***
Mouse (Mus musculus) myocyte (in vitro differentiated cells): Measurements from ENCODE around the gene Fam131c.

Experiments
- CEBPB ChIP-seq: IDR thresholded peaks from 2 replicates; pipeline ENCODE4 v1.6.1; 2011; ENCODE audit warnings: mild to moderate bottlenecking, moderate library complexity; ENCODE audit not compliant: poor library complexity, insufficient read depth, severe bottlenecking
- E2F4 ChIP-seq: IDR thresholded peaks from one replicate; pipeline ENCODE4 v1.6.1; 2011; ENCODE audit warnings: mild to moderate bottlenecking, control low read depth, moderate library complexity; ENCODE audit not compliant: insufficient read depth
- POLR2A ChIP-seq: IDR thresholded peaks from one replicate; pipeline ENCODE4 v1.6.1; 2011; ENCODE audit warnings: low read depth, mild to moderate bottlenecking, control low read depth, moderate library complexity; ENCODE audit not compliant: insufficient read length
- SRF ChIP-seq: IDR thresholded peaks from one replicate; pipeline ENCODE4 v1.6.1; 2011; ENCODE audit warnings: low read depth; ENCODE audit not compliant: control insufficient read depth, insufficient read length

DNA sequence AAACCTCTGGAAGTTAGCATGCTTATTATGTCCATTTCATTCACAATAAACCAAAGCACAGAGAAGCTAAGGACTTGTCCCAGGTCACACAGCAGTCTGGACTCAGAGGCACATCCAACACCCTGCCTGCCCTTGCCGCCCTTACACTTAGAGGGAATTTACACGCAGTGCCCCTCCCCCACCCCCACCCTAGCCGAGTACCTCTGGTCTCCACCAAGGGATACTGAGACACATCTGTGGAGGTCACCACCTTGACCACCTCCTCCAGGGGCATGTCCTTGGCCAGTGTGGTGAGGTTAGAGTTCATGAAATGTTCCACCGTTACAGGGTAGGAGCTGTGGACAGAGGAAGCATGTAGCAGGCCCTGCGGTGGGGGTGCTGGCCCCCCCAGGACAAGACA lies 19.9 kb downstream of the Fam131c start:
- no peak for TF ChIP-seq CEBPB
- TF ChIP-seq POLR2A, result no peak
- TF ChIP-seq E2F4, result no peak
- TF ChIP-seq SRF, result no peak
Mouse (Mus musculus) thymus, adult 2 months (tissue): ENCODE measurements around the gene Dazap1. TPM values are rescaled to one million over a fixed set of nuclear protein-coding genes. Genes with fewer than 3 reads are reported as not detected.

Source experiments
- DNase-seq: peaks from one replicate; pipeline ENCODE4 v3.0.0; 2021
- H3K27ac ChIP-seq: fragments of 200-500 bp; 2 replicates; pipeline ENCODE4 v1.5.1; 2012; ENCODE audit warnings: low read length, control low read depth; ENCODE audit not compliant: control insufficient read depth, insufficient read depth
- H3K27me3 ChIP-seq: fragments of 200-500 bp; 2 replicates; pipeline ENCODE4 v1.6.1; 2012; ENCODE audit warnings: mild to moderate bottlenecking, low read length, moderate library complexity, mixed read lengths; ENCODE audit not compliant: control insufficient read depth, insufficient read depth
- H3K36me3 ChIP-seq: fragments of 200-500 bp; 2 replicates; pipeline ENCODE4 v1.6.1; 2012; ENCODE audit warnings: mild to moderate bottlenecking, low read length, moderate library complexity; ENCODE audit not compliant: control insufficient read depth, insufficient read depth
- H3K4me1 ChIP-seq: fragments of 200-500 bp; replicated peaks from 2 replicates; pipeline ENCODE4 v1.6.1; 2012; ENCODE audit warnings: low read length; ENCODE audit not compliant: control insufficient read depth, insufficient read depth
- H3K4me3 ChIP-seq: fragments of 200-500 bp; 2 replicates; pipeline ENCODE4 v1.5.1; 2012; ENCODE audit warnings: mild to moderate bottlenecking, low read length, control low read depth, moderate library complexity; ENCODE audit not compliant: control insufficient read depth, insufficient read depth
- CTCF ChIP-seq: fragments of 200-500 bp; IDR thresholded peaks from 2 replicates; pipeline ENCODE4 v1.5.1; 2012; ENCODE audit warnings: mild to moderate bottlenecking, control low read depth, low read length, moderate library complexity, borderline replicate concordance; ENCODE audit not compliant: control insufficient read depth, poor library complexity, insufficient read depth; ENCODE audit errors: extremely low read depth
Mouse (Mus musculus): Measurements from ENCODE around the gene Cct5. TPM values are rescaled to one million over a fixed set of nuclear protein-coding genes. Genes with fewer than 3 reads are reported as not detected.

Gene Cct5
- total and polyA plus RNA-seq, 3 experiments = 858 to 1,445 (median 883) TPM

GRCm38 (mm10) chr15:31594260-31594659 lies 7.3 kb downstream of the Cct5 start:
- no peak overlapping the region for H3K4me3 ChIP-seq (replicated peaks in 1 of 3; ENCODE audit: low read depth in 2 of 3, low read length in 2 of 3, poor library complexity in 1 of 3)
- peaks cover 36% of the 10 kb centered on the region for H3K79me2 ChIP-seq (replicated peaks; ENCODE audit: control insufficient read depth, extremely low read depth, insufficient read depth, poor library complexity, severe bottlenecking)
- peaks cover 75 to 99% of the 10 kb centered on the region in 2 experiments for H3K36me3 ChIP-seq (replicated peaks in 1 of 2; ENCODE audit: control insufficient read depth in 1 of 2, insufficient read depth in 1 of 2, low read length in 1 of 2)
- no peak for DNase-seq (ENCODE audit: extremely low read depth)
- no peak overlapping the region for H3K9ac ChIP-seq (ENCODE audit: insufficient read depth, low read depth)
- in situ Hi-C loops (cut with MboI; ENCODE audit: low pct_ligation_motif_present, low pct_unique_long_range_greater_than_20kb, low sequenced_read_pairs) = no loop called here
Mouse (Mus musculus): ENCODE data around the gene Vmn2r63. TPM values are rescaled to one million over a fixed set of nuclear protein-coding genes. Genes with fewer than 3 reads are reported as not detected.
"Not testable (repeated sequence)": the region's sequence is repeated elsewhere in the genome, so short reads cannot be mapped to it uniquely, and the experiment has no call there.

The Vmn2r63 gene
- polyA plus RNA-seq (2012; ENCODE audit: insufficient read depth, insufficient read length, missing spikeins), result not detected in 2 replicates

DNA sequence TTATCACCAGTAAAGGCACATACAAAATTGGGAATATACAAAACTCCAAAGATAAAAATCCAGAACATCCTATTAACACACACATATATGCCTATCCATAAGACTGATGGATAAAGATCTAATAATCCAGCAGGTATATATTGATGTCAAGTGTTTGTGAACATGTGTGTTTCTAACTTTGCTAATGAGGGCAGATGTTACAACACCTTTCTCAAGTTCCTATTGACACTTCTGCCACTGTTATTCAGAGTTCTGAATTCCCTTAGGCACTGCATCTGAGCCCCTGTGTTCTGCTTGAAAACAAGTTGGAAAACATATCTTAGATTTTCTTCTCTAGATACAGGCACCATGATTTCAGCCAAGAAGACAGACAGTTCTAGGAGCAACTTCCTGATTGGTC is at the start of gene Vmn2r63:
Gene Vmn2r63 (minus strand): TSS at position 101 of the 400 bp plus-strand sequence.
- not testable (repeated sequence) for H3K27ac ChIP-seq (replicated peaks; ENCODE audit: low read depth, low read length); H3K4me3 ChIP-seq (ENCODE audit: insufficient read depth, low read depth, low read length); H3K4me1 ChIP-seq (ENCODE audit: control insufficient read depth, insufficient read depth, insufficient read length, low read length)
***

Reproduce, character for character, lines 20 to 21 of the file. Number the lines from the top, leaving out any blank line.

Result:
- CTCF ChIP-seq: fragments of 200-500 bp; IDR thresholded peaks from 2 replicates; pipeline ENCODE4 v1.5.1; 2012; ENCODE audit warnings: mild to moderate bottlenecking, control low read depth, low read length, moderate library complexity, borderline replicate concordance; ENCODE audit not compliant: control insufficient read depth, poor library complexity, insufficient read depth; ENCODE audit errors: extremely low read depth
Mouse (Mus musculus): Measurements from ENCODE around the gene Cct5. TPM values are rescaled to one million over a fixed set of nuclear protein-coding genes. Genes with fewer than 3 reads are reported as not detected.